First Impressions is a new series of both blog posts and videos showing my first impressions with new software, web sites and services. I know that my first impressions with a new service can often deeply effect how I use it (or don't us it) in the future, so I want to start sharing these experiences with you so that you can see how I see how they might fit into your own work flow.
First Impressions 1: focus@will - music to work by
I first discovered this site via an article on Engadget and decided to check it out. Since i work from home, I find that my day-to-day work can be a bit scattered and my attention isn't always focused on the work at hand. focus@will is a web site that uses music to help you bring some focus back to your day when you need it most.
focus@will (and, yes, they do not capitalize the name) is basically a curated music collection and player. The player allows you to select from a short list of musical genres and then begins playing music of that type. The music, though, isn't just the hits that are playing on the radio, but rather music specially selected to help you focus.
On the focus@will web site they describe it like this:
"focus@will is a new music service that helps you focus and retain information when working, studying, writing and reading.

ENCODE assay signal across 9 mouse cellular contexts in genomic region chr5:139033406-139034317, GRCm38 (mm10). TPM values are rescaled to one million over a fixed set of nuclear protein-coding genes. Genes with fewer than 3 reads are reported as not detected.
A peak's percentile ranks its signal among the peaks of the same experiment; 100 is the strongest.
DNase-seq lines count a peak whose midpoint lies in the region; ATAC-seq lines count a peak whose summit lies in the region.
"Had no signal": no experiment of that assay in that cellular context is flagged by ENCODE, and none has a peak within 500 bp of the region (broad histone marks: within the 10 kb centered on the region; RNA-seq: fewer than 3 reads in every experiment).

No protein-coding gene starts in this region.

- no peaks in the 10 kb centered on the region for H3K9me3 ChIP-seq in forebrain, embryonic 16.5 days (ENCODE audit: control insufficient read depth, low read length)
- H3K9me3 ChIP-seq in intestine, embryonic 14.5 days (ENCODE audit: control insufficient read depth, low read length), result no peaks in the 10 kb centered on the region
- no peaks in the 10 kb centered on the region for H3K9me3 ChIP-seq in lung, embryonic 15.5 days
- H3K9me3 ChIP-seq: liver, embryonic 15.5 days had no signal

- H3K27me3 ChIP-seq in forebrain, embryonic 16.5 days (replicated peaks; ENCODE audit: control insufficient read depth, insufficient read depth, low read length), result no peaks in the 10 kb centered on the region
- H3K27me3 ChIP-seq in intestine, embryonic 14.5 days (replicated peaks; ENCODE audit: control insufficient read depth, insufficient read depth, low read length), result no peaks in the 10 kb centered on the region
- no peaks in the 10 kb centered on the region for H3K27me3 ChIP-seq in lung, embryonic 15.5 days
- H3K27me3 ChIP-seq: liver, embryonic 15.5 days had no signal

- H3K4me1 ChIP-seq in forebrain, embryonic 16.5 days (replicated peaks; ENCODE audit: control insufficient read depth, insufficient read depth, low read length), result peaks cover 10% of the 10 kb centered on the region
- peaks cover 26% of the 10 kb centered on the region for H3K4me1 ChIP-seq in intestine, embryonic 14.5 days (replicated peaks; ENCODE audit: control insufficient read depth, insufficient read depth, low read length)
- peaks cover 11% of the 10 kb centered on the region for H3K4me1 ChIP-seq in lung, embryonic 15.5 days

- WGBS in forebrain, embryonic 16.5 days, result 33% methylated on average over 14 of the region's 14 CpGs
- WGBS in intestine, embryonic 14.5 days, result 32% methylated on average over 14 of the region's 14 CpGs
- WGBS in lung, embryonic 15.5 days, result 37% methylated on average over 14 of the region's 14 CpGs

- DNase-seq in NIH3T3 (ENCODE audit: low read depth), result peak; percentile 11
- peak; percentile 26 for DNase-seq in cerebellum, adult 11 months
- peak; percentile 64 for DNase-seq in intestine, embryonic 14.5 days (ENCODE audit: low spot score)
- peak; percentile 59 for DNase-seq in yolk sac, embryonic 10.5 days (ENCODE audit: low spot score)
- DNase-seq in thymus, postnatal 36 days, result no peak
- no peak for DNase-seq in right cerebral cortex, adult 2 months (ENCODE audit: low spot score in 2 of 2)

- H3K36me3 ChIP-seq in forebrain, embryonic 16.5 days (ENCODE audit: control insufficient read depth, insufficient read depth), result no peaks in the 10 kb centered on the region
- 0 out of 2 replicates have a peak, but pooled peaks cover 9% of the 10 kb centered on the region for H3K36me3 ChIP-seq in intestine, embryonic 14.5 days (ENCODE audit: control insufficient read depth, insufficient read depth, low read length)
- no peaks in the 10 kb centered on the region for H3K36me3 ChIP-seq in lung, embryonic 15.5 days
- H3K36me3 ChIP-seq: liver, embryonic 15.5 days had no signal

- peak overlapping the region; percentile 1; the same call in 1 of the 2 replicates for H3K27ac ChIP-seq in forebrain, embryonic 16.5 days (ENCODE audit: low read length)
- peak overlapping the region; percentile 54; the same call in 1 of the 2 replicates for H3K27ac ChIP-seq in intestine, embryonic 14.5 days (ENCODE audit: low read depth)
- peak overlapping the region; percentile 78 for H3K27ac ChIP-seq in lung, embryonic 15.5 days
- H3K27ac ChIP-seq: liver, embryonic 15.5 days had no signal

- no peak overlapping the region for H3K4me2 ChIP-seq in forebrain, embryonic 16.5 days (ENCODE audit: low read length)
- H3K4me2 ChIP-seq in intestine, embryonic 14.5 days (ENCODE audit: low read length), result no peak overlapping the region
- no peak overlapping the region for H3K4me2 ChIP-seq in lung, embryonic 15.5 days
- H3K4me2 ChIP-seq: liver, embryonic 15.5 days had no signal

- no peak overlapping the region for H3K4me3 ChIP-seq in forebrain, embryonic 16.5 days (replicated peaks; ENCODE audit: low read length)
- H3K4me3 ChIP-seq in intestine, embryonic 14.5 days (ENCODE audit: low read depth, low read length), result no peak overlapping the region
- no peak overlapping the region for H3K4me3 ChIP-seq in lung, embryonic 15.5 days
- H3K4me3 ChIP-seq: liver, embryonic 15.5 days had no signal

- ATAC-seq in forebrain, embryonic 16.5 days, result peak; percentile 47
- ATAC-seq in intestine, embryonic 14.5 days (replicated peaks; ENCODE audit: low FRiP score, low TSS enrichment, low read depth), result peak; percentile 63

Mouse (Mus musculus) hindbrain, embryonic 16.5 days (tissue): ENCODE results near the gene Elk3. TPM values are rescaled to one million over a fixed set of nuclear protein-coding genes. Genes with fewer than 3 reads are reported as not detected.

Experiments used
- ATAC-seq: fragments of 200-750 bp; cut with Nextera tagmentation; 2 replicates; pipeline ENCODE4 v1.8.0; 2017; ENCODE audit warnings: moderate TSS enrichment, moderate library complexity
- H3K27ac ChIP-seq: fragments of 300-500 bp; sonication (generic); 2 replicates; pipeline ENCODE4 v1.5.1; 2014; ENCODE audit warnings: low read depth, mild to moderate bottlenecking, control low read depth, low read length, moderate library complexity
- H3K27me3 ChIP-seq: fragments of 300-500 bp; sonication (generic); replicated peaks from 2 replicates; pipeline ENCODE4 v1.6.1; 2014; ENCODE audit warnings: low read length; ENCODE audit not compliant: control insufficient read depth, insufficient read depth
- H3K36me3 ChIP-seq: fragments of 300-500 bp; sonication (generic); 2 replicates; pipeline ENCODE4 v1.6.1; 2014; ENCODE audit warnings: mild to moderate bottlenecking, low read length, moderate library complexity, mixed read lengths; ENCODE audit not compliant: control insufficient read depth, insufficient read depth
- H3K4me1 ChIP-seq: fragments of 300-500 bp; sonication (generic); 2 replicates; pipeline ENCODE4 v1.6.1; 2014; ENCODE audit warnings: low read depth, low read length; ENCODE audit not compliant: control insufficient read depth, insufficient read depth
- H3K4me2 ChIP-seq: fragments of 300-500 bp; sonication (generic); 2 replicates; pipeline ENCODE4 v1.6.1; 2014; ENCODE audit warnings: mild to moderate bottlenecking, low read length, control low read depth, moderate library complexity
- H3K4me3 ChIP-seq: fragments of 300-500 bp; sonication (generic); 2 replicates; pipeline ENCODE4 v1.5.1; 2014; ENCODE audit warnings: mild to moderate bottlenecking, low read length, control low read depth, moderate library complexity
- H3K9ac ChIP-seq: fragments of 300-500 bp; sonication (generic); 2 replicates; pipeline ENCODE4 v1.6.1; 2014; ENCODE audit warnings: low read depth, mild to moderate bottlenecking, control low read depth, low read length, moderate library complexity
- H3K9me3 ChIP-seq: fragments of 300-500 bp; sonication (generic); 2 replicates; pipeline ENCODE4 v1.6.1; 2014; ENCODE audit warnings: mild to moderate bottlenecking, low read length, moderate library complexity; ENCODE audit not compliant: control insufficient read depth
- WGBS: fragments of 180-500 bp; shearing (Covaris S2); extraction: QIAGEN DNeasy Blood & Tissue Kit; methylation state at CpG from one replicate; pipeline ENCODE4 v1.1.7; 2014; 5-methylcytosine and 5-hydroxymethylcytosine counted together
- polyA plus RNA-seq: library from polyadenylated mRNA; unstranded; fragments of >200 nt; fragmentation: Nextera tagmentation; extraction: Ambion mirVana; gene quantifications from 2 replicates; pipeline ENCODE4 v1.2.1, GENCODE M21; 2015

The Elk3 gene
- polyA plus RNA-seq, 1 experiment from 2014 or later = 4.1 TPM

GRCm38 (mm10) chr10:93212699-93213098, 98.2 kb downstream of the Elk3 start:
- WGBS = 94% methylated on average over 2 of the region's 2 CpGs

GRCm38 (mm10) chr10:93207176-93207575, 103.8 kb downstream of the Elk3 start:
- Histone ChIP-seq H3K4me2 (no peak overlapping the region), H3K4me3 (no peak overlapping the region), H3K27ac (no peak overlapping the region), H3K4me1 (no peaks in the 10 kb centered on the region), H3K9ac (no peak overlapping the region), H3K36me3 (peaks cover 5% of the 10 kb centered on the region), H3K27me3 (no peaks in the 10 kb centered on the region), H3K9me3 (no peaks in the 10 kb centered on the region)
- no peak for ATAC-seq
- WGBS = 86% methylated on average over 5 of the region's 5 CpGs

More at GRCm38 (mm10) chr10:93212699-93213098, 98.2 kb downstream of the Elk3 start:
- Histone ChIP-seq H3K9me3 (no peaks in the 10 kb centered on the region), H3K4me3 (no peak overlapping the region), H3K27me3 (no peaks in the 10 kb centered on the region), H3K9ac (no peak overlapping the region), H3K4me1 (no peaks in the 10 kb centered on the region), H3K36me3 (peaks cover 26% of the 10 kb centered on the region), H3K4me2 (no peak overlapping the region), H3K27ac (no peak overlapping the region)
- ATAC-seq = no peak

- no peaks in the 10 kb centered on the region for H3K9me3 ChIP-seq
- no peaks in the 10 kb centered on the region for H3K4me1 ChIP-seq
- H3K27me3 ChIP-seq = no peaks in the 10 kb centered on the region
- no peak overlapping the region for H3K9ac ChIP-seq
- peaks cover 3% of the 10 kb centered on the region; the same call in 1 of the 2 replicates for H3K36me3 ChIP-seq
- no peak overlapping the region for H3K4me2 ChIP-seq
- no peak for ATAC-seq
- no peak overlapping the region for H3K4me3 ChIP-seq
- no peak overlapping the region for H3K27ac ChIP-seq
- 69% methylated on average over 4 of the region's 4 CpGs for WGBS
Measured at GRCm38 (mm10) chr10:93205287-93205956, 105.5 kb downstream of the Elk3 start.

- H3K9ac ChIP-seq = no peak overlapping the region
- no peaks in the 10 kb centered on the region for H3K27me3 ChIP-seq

Here’s how it works. Most people can only concentrate for a maximum of about 100 continuous minutes before needing to take a quick break to stretch, move about, maybe get a drink of water and so on before they resume for another session.
The system assists during a typical productivity cycle by gently getting you into the concentration flow and then keeping you there. It works in the background by subtly soothing the part of your brain, the limbic system, that is always on the look out for danger, food, sex or shiny things.
Each piece of music sequenced during the 5 phases shown below has a specific role in enhancing your focus and reading enjoyment. Characteristics such as musical key, intensity, arrangement, speed, emotional values, recording style and many more factors determine what is played where and when."
I have been using focus@will over the last week -- mainly using the Jazz playlist -- and I have found it does seem to increase my focus, especially when writing. I am not the type of music listener that listens to particular artists or entire albums -- preferring a more "radio like" approach of being presented with a wide variety of music over time -- so focus@will works well for me. While I can skip particular songs, I find that I don't need to do that very often.
If you are looking for way to get a little more focus into your work day, focus@will might be one way to do it. I plan on using it more over the coming weeks as it does seem to help in my, admittedly anecdotal, experience so far.